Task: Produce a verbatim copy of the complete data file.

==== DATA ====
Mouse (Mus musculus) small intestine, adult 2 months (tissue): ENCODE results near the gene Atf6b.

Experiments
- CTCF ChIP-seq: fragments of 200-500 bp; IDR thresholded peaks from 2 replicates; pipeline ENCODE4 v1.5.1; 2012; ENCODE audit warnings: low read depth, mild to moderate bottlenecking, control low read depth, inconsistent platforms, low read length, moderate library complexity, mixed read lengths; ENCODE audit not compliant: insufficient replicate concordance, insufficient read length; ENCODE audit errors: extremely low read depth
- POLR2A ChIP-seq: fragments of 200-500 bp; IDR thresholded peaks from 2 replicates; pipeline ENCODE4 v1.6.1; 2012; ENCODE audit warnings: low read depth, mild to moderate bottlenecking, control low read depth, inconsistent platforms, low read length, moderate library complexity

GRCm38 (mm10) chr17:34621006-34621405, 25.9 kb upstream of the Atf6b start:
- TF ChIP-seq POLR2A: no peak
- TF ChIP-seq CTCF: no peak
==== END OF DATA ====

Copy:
Mouse (Mus musculus) small intestine, adult 2 months (tissue): ENCODE results near the gene Atf6b.

Experiments
- CTCF ChIP-seq: fragments of 200-500 bp; IDR thresholded peaks from 2 replicates; pipeline ENCODE4 v1.5.1; 2012; ENCODE audit warnings: low read depth, mild to moderate bottlenecking, control low read depth, inconsistent platforms, low read length, moderate library complexity, mixed read lengths; ENCODE audit not compliant: insufficient replicate concordance, insufficient read length; ENCODE audit errors: extremely low read depth
- POLR2A ChIP-seq: fragments of 200-500 bp; IDR thresholded peaks from 2 replicates; pipeline ENCODE4 v1.6.1; 2012; ENCODE audit warnings: low read depth, mild to moderate bottlenecking, control low read depth, inconsistent platforms, low read length, moderate library complexity

GRCm38 (mm10) chr17:34621006-34621405, 25.9 kb upstream of the Atf6b start:
- TF ChIP-seq POLR2A: no peak
- TF ChIP-seq CTCF: no peak